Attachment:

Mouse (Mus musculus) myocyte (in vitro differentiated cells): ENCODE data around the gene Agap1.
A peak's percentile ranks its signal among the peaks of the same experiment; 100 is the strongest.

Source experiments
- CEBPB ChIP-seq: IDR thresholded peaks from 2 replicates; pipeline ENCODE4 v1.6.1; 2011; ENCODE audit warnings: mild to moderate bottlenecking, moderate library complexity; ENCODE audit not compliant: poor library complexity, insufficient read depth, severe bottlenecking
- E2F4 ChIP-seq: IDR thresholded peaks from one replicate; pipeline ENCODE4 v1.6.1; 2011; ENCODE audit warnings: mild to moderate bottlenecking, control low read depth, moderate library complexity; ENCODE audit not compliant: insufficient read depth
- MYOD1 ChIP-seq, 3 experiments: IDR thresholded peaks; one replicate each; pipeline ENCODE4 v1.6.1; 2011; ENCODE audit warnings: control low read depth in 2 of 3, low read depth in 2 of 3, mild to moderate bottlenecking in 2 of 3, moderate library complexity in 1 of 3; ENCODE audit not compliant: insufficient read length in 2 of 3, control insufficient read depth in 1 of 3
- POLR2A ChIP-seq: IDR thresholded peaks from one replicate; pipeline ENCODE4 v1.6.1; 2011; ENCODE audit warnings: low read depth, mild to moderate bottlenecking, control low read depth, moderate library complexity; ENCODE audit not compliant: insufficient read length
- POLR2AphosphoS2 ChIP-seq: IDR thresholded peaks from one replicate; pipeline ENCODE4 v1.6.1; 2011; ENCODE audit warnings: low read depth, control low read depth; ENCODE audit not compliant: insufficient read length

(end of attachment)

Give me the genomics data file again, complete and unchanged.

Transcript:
Mouse (Mus musculus) myocyte (in vitro differentiated cells): ENCODE data around the gene Agap1.
A peak's percentile ranks its signal among the peaks of the same experiment; 100 is the strongest.

Source experiments
- CEBPB ChIP-seq: IDR thresholded peaks from 2 replicates; pipeline ENCODE4 v1.6.1; 2011; ENCODE audit warnings: mild to moderate bottlenecking, moderate library complexity; ENCODE audit not compliant: poor library complexity, insufficient read depth, severe bottlenecking
- E2F4 ChIP-seq: IDR thresholded peaks from one replicate; pipeline ENCODE4 v1.6.1; 2011; ENCODE audit warnings: mild to moderate bottlenecking, control low read depth, moderate library complexity; ENCODE audit not compliant: insufficient read depth
- MYOD1 ChIP-seq, 3 experiments: IDR thresholded peaks; one replicate each; pipeline ENCODE4 v1.6.1; 2011; ENCODE audit warnings: control low read depth in 2 of 3, low read depth in 2 of 3, mild to moderate bottlenecking in 2 of 3, moderate library complexity in 1 of 3; ENCODE audit not compliant: insufficient read length in 2 of 3, control insufficient read depth in 1 of 3
- POLR2A ChIP-seq: IDR thresholded peaks from one replicate; pipeline ENCODE4 v1.6.1; 2011; ENCODE audit warnings: low read depth, mild to moderate bottlenecking, control low read depth, moderate library complexity; ENCODE audit not compliant: insufficient read length
- POLR2AphosphoS2 ChIP-seq: IDR thresholded peaks from one replicate; pipeline ENCODE4 v1.6.1; 2011; ENCODE audit warnings: low read depth, control low read depth; ENCODE audit not compliant: insufficient read length